Death Penalty In The United States

1537 words, 7 pages

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Death Penalty in the United States
Today, the death penalty remains an effective method of punishment for murder and other heinous crimes. Capital punishment, whose definition is “the use of death as a legally sanctioned punishment” is an acceptable and efficient means of deterring crime. Currently capital punishment is practiced in most states and by the federal government in the United States. Thirty-eight of the fifty states allow the death penalty but each state using it had different laws regarding its methods, age limits, and crimes which qualify. Most commonly, the death penalty is challenged as a violation of the Eighth Amendment, which states that the U.S. cannot use “cruel and unusual” punishment. Due... View More »

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Life in prison just means the criminal is still around to haunt the victim. A death sentence brings finality to a horrible chapter in the lives of these family members.
The death penalty is supported because many criminals don’t fear the judicial system. They know that they can commit a heinous crime such as murder and they will get out of prison in ten or twenty years if they behave well. They are not afraid of jail or their punishment. How can we force them to stop killing if they are not afraid of the punishment we give them?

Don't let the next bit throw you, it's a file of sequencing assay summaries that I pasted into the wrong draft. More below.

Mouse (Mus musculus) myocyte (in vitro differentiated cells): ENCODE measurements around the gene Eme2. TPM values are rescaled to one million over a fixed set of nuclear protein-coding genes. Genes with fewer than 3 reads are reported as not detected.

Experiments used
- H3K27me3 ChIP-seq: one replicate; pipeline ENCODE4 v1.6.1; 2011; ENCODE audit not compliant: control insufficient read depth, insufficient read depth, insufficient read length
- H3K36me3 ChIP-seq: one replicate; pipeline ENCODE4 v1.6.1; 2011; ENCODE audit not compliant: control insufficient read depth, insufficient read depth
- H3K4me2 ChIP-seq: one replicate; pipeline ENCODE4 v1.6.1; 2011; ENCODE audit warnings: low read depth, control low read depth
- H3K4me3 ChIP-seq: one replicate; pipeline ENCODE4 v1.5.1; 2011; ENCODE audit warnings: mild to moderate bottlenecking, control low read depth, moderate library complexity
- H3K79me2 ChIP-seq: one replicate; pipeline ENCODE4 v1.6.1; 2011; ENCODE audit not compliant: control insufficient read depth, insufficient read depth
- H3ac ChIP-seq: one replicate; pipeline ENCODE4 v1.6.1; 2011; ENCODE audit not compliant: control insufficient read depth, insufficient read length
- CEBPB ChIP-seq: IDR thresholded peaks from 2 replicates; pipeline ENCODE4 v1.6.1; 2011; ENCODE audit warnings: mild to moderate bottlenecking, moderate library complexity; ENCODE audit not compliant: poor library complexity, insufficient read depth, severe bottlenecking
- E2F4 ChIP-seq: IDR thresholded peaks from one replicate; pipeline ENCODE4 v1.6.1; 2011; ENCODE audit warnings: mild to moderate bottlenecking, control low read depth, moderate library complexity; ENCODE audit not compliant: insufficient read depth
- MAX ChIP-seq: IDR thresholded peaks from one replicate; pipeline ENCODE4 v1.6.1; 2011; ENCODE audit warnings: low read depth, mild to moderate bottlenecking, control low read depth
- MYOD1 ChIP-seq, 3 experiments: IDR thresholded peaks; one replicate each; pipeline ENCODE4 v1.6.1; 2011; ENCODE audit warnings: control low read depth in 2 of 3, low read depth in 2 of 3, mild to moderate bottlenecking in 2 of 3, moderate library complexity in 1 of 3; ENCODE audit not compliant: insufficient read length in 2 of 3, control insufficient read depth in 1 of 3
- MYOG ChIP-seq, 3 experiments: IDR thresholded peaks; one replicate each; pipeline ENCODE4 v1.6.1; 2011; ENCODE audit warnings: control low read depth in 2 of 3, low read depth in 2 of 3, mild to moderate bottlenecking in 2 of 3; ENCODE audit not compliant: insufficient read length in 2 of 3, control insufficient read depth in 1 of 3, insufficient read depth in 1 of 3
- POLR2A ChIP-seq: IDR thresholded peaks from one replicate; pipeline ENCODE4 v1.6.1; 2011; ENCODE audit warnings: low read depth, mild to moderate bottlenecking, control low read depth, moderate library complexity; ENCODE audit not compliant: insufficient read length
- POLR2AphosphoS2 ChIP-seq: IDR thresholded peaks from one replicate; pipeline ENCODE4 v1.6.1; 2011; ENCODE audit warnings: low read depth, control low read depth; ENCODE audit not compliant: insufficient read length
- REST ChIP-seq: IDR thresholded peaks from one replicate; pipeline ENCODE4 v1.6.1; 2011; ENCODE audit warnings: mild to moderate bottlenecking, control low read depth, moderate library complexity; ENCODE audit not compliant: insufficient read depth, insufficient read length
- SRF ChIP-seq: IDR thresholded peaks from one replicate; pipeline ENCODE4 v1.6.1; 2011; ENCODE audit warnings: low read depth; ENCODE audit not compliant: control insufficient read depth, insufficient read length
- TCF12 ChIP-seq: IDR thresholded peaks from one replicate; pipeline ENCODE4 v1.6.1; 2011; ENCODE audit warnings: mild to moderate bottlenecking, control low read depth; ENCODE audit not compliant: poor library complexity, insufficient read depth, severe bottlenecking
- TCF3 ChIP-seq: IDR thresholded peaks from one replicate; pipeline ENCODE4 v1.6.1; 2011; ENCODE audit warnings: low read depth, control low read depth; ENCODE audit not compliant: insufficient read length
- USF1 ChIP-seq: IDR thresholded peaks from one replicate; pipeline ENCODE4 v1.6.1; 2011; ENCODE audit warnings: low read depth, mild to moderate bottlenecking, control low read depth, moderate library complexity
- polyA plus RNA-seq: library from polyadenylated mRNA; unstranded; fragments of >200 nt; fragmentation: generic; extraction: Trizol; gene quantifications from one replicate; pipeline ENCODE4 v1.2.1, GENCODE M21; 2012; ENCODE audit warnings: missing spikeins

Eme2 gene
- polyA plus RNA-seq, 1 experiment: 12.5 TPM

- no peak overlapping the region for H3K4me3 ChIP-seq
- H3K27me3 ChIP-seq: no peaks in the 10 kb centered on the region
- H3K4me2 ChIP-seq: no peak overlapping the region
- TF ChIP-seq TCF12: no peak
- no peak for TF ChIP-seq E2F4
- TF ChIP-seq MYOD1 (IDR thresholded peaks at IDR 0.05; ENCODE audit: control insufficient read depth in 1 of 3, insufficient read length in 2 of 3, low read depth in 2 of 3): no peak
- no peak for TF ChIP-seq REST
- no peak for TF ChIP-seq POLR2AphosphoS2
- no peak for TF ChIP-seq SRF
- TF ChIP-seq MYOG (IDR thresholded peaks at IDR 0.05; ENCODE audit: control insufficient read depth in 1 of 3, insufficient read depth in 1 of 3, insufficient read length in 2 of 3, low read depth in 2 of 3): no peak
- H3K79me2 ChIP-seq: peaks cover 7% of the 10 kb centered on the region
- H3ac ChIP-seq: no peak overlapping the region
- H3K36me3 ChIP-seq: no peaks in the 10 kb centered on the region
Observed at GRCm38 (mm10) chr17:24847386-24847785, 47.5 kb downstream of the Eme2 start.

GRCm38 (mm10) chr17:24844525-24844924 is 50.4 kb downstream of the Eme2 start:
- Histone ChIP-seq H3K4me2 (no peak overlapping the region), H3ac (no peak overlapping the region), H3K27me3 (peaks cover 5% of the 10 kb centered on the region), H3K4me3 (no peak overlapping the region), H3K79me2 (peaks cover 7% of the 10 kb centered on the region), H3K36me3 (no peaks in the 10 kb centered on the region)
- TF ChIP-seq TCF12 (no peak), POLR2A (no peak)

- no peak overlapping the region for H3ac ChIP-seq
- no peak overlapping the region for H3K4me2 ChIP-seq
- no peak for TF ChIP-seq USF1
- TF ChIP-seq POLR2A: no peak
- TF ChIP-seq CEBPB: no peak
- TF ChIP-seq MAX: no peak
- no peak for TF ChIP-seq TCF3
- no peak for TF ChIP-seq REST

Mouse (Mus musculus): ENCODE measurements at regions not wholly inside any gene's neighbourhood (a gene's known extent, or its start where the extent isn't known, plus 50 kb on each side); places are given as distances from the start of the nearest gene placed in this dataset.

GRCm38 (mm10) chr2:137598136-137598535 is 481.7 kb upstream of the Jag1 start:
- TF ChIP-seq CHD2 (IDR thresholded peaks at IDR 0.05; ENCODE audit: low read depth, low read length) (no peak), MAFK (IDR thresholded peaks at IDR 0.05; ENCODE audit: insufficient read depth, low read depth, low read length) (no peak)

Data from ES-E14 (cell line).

The effectiveness of the death penalty rests largely on the willingness of officials to use it liberally and thus exerting that rests in the hands of the government. In many ways, the death penalty serves as a deterrent violent crimes and restores justice.
Given the benefits of capital punishment, it is hard to imagine why anyone would oppose it, but there are several arguments against the death sentence that need to be addressed. First, strong opponents of the death penalty point out that there is a possibility of wrongly executing an innocent man.
Of course, there is always a possibility of an innocent person being convicted of a crime and imprisoned for life, but opponents contend that, the finality and severity of the death penalty make the consequences of wrongly executing an innocent man more significant. There has never been any proof of an innocent man being executed, although there are some studies that show in a few cases, there was a possibility that someone was wrongly executed. Our judicial system takes many precautions to ...

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